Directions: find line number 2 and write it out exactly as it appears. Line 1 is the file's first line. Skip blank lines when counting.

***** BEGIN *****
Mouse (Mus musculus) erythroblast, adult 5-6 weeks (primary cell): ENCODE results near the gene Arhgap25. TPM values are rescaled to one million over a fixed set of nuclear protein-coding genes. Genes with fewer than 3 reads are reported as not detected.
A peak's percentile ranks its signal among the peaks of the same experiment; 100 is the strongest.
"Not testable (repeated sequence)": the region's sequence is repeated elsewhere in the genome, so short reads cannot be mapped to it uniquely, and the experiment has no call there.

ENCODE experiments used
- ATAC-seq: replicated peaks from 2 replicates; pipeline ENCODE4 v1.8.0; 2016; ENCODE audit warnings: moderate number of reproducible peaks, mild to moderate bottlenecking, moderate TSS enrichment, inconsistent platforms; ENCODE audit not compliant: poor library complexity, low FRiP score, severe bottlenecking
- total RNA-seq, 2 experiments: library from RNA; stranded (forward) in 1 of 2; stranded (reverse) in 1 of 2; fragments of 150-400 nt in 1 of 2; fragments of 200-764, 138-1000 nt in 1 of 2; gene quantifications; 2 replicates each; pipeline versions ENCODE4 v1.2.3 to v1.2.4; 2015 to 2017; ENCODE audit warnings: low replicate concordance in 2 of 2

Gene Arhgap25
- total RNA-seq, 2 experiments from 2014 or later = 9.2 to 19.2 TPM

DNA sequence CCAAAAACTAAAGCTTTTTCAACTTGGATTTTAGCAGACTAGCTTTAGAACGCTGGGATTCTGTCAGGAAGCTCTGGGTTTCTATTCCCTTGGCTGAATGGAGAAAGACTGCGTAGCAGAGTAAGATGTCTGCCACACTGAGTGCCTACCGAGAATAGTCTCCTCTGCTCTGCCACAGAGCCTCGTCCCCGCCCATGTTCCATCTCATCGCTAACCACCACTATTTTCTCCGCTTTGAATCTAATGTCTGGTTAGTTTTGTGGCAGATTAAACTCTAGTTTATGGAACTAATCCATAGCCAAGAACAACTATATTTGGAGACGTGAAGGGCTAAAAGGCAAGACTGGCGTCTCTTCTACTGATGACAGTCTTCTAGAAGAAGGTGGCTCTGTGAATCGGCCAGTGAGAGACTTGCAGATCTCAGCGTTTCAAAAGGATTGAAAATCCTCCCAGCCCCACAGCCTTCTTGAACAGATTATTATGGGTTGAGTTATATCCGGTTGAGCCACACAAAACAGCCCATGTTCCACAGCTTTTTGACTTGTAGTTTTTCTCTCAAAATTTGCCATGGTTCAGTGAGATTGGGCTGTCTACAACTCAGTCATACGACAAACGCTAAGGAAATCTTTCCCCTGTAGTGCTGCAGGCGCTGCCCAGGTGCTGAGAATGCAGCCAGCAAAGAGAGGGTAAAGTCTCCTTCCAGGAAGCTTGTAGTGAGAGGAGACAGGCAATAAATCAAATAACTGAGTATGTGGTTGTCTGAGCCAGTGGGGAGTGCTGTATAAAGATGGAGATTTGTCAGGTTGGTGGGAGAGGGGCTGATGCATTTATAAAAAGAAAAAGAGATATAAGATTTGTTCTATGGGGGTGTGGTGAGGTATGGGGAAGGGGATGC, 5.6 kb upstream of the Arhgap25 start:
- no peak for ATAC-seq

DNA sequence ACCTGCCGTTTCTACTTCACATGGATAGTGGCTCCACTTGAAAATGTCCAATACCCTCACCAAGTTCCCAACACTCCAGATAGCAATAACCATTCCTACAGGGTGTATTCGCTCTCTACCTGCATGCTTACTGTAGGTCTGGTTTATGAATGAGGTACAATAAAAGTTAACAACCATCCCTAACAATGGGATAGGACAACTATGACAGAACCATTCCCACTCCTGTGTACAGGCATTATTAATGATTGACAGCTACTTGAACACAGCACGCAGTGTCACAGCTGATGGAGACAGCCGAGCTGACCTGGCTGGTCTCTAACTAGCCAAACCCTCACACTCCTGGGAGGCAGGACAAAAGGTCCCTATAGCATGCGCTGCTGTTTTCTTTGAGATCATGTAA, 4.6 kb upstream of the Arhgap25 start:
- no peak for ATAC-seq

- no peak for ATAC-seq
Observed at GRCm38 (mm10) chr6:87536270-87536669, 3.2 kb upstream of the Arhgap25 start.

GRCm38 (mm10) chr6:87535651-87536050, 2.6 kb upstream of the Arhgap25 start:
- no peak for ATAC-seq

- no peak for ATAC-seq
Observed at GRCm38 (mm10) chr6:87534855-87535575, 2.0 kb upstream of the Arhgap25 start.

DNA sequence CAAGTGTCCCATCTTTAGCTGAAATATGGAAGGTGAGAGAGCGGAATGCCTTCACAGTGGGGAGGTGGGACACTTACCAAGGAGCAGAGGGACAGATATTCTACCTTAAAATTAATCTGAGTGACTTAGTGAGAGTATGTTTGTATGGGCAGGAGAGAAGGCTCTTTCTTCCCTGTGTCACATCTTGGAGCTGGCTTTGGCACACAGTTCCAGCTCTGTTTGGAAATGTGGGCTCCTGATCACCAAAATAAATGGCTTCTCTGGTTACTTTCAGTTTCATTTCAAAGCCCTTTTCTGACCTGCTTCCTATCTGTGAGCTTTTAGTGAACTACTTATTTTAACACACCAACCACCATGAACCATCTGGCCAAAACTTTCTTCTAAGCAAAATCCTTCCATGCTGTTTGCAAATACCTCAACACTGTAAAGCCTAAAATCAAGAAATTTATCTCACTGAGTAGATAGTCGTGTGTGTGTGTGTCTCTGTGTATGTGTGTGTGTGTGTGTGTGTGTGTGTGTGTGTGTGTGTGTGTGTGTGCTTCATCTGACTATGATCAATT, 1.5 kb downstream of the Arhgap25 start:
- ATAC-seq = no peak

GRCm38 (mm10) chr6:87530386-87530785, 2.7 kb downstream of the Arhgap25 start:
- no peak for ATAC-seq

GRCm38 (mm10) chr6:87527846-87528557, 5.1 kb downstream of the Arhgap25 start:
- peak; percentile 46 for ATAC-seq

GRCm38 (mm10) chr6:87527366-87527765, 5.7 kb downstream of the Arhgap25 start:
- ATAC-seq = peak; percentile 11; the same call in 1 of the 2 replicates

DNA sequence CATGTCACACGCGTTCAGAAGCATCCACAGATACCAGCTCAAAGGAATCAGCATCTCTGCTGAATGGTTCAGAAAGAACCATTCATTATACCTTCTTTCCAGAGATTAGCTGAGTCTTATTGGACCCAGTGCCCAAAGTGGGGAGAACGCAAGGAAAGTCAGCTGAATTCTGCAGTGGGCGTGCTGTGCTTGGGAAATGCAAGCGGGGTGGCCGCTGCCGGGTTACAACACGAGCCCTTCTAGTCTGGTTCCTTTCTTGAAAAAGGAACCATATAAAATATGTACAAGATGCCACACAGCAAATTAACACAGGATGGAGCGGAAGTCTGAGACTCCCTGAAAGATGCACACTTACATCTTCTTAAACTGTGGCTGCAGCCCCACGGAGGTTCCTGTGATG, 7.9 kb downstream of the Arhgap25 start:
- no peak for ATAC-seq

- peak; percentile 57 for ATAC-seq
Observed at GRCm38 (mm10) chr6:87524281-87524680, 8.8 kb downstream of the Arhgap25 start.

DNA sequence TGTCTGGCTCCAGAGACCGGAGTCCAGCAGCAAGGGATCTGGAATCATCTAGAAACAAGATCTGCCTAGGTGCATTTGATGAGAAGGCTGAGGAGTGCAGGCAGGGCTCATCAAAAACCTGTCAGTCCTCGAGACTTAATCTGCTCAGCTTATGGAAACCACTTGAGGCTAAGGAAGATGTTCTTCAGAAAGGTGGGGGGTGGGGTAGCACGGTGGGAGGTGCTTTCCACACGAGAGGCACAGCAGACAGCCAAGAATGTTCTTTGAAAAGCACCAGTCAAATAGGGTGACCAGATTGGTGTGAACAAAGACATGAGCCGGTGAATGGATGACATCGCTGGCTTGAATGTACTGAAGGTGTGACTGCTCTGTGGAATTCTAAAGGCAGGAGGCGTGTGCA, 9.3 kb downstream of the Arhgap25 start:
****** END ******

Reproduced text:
A peak's percentile ranks its signal among the peaks of the same experiment; 100 is the strongest.